Amelia and Eleanor Go For a Ride Lesson Plan
- Grades: PreK–K, 1–2
About this book
About the Book
Amelia Earhart and Eleanor Roosevelt were both a lot alike. Both of them were outspoken, both were opinionated, and they both did what they believed in, no matter what people said. So it made perfect sense that the two women were friends. In April 1933, Eleanor was entertaining Amelia and her husband at the White House. Before dessert, the two women left to take a midnight plane ride over Washington, D.C. in Amelia Earhart's plane. Based on a true story.
Before Reading the Book
Ask your students what they know about Amelia Earhart and Eleanor Roosevelt. If they are unsure of who these famous figures are, share some basic facts with your class. For example:
- Amelia Earhart was born in 1897. As a child, she watched WWII planes go by and vowed to fly one day, even though women at that time did not fly airplanes. She earned her pilot's license, and in 1932, became the first woman to fly across the Atlantic, as well as setting a new record. In 1937 she had almost completed a flight around the world when her plane disappeared in the Pacific region. Her disappearance remains a mystery to this day.
- Eleanor Roosevelt was born in 1884. She was a niece of popular former president Teddy Roosevelt, and when she lost both her parents, was raised by a stern grandmother. She married her cousin, Franklin Delano Roosevelt, who became president in 1933 during the Great Depression. As First Lady, Eleanor worked hard to help the poor, the unemployed, and those who were discriminated against. Her husband died in 1945, but even then she continued to work hard for her political and social beliefs. She died in 1962.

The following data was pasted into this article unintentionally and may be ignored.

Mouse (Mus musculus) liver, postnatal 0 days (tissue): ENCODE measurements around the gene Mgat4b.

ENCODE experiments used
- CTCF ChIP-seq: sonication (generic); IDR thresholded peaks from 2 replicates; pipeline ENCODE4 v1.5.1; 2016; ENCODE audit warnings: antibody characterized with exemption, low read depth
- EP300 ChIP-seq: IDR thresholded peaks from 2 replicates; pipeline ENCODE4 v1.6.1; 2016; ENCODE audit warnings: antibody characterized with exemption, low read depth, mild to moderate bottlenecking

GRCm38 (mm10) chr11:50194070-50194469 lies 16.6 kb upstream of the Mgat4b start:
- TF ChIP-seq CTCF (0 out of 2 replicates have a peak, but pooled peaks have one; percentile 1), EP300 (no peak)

Biographies of these women include:
- Amelia Earhart: Pioneer of the Sky by John Parlin
- Dorling Kindersley Readers: Flying Ace by Angela Bull
- A Picture Book of Amelia Earhart by David Adler
- A Picture Book of Eleanor Roosevelt by David Adler
- Eleanor by Barbara Cooney
Amelia and Eleanor were pioneers and role models for women. Divide your students into groups, and ask each group to research another famous woman who changed the course of history, like Cleopatra, Queen Elizabeth, Sacajawea, Susan B. Anthony, Rosa Parks, and Sally Ride. Each group should write a collective biography, and present it to the class.
Also, discuss with your class the obstacles that women have had to overcome to get where they are today. Do they know that women once couldn't vote, work outside the home, wear pants, or play sports? Ask your students to name some modern female role models.
Up, Up, and Away!
Amelia Earhart was an important figure in the history of flight. She changed the way people viewed women's participation in flying airplanes. Encourage your class to learn more about the history of flight. Some basic dates to study are:
1903: The Wright Flyer is the first airplane to successfully complete a flight.
1927: Charles Lindbergh completes the first solo transatlantic flight in his Spirit of St. Louis
1947: The Glamorous Glennis is the first aircraft to travel the speed of sound.
1957: Sputnik 1 is the first artificial satellite to orbit the Earth.
1965: Neil Armstrong and Buzz Aldrin land on the moon and complete the first moon walk.
Assign small groups of students a specific time period to study in the history of flight. Ask them to create a time line of their period on a piece of poster board. Then hang up the posters in your classroom, and you will have a super time line that details the history of flight! An extension of this activity could be to require each group to build or draw a model of a plane from their time period, so that you could visually see the evolution of flight.